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Ta-Nehisi Coates' "Black Panther" Is Ushering Us Into The Age Of T'Challa

Bow down to T'Challa, because he's not going anywhere. We spoke to Ta-Nehisi Coates about the daunting, thrilling task of bringing Black Panther to life.

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The literary and comic book worlds alike perked up this past September when it was announced that acclaimed author Ta-Nehisi Coates would be writing the latest run of Black Panther.

And that he would be joined by artist Brian Stelfreeze and colorist Laura Martin, two seasoned pros in the comics industry.

This is Coates' first go at comics following a long history as a devoted comics fanboy. As Coates told BuzzFeed, getting to step into the shoes of comic book creator was a thrilling prospect:

Writing Black Panther was a chance to be a kid again. I didn't know how to turn that down. Like almost every other comic book fan, I've sat in my room, as a kid, making up stories about superheroes. Here was a chance to actually do the thing. I was tremendously excited. I was not so much afraid, but I had a strong desire not to suck. I wanted it to be good. Hopefully it is.

Black Panther, who made his debut in a Fantastic Four comic in 1966, is celebrating his 50th anniversary as the first black superhero to grace the pages of a mainstream American comic.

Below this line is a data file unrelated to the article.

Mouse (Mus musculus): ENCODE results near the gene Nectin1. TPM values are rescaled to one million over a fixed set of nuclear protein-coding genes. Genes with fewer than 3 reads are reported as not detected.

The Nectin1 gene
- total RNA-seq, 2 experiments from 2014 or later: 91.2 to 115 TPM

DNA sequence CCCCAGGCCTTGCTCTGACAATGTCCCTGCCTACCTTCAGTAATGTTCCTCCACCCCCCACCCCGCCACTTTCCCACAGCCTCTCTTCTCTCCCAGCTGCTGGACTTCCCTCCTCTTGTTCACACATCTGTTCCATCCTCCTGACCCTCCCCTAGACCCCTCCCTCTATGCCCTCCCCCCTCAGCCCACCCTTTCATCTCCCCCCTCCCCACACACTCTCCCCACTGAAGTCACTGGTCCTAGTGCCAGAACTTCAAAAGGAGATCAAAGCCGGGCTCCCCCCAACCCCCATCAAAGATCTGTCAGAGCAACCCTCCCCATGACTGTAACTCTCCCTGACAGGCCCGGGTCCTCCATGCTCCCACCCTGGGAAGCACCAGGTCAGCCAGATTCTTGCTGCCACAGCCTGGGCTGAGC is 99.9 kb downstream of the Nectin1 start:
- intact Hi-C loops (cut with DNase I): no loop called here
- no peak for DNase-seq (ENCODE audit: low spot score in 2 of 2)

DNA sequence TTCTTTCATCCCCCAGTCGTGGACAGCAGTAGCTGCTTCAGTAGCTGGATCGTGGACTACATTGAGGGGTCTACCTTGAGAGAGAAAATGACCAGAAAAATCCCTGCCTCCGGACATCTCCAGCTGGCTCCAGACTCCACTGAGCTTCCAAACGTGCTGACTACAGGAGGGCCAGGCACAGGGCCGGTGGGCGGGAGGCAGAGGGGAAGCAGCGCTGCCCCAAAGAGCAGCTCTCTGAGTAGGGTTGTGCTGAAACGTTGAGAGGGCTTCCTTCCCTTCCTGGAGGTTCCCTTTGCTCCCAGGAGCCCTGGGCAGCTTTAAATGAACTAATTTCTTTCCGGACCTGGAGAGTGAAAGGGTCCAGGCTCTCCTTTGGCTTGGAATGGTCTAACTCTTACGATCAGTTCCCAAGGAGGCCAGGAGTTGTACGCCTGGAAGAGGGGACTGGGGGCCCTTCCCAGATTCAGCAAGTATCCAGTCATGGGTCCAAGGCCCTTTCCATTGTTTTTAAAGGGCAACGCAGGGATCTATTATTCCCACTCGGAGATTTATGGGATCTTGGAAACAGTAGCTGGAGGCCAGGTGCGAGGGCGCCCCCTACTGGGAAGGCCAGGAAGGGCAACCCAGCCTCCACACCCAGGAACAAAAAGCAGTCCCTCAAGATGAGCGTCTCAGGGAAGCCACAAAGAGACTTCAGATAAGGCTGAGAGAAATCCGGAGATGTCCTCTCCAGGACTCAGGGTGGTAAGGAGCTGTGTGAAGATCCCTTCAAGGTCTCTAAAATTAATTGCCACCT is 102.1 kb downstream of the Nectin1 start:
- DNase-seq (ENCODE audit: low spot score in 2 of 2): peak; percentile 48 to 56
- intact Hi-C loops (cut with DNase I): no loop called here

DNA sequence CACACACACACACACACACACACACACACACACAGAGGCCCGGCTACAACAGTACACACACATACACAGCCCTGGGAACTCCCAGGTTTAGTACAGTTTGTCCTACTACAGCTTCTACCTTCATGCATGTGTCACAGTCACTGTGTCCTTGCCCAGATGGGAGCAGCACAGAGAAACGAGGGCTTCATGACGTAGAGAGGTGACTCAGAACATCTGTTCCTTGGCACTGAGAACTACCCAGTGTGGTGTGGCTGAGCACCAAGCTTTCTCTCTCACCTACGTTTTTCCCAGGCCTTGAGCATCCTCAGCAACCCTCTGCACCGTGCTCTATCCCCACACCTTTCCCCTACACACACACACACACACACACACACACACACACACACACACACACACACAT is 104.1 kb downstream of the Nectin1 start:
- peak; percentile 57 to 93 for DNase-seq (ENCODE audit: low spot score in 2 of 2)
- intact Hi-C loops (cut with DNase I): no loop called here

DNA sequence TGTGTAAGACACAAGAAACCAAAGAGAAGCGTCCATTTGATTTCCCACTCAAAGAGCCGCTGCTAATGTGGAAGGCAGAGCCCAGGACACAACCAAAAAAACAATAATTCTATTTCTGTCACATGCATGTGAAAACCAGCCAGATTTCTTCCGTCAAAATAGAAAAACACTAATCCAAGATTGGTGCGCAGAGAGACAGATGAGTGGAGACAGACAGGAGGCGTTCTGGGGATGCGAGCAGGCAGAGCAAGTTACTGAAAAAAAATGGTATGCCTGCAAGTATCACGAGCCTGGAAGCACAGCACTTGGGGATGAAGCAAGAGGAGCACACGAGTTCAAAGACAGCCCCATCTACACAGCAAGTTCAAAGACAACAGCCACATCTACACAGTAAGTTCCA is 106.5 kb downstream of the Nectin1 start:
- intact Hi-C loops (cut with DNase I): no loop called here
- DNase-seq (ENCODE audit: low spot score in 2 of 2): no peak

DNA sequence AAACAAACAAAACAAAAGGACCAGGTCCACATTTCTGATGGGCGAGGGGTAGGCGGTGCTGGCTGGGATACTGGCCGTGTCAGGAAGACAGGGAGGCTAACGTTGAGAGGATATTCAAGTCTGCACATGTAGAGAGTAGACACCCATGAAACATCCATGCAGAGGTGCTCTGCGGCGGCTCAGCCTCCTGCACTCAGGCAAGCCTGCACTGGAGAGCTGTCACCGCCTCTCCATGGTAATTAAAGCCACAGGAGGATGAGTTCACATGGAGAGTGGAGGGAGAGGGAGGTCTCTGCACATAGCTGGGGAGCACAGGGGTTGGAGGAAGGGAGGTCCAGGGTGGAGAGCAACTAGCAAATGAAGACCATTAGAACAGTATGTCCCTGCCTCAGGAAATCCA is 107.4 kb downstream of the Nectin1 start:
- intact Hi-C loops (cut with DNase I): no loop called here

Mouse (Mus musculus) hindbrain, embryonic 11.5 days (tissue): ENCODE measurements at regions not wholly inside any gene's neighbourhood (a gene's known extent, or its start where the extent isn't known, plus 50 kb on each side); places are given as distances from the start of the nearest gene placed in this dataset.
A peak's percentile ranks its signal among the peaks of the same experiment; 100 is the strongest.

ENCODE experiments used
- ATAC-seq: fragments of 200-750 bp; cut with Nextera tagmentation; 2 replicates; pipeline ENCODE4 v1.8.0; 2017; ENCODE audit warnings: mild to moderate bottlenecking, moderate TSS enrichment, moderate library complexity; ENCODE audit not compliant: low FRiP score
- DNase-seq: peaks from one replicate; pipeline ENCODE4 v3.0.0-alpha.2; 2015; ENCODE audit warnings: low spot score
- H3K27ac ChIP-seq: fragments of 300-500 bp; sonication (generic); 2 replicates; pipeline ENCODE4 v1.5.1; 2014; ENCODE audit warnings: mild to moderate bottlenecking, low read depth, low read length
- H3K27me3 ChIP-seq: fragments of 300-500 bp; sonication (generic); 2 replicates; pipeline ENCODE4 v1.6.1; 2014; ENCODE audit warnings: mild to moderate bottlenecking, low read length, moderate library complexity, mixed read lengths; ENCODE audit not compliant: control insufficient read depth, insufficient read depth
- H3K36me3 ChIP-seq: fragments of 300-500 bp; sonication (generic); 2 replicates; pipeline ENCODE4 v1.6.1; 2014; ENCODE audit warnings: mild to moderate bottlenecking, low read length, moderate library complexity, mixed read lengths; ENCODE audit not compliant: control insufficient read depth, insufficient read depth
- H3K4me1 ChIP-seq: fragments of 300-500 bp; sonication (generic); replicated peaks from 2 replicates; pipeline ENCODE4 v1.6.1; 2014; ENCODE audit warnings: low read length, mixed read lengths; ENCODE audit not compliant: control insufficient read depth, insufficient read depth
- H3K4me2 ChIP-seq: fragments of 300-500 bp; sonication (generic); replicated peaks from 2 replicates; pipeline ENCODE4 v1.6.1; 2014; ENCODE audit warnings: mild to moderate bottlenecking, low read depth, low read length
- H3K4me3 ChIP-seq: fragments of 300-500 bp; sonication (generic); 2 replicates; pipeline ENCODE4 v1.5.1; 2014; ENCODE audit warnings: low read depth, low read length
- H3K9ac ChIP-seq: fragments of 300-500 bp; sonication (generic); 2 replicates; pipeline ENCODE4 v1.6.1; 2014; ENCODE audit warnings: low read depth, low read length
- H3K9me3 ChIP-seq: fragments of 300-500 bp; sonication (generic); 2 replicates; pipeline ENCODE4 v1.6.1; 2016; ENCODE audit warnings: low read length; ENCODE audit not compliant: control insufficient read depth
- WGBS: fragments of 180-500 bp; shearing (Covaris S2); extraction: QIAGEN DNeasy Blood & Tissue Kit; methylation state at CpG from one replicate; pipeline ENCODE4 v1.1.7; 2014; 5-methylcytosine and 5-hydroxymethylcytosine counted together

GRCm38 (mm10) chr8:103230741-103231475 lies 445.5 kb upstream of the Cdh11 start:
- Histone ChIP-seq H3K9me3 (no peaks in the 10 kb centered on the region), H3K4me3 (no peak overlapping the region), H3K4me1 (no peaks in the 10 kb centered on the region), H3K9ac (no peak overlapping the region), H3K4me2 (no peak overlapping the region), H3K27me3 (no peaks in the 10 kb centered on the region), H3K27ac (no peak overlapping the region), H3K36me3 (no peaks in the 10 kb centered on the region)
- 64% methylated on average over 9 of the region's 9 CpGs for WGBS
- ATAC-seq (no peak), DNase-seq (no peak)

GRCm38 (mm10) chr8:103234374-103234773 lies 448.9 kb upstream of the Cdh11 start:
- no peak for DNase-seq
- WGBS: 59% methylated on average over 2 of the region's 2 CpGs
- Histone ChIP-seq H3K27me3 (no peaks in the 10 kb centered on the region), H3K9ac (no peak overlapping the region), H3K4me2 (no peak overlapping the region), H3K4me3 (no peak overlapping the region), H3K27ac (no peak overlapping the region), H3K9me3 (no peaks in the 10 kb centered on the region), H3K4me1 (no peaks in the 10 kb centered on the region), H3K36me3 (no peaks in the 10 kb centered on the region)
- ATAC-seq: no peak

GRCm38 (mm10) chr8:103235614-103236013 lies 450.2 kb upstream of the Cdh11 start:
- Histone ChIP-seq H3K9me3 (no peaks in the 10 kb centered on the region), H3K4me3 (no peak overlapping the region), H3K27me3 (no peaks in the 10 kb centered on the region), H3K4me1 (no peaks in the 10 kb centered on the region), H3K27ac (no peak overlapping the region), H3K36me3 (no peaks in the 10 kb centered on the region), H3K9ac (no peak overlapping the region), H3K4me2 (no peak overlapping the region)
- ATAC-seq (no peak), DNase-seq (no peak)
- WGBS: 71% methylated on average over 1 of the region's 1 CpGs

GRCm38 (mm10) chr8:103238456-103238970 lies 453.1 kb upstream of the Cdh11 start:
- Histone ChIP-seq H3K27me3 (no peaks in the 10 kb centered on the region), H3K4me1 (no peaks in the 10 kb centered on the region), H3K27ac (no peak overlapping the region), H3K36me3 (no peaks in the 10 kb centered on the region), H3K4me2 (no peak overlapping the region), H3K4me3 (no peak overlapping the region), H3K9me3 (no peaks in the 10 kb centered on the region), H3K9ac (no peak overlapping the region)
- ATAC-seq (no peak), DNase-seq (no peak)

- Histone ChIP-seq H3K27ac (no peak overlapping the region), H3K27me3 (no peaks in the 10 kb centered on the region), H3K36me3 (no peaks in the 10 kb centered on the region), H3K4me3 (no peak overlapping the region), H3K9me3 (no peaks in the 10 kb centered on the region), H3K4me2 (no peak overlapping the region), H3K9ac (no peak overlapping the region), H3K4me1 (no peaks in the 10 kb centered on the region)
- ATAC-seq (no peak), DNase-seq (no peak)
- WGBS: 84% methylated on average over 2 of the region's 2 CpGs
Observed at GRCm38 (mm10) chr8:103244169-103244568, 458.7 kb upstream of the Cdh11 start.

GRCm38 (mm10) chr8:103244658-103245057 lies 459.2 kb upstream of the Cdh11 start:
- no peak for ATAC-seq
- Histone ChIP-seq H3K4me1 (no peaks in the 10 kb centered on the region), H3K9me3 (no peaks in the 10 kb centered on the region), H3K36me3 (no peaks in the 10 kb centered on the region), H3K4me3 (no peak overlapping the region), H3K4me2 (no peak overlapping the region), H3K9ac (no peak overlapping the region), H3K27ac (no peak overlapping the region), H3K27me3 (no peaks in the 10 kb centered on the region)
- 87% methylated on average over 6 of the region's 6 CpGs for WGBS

Marvel Comics

Black Panther – off-duty name T'Challa – was created by Stan Lee and Jack Kirby. You may know Stan Lee by his cameos in literally every Marvel movie, and Lee and Kirby's names as two of the ones behind an alarming number of the world's most recognizable superheroes.

Exactly a month from the debut of Black Panther #1 brings the theatrical release of Captain America: Civil War – which will usher T'Challa, played by Chadwick Boseman, into the Marvel cinematic pantheon.

Marvel Studios

Consider it a 2016 version of that Fantastic Four entrance fifty years ago.

In the meantime, Coates will work along Stelfreeze and Martin to carve a path for T'Challa that promises to explore the challenges of his dual roles as superhero and king.

And, come 2018, Marvel promises a Black Panther solo film helmed by acclaimed Creed and Fruitvale Station director Ryan Coogler.

Alberto E. Rodriguez / Getty Images

Above we see Marvel Studios president Kevin Feige announcing the Black Panther movie back in 2014.

But he is just getting started.

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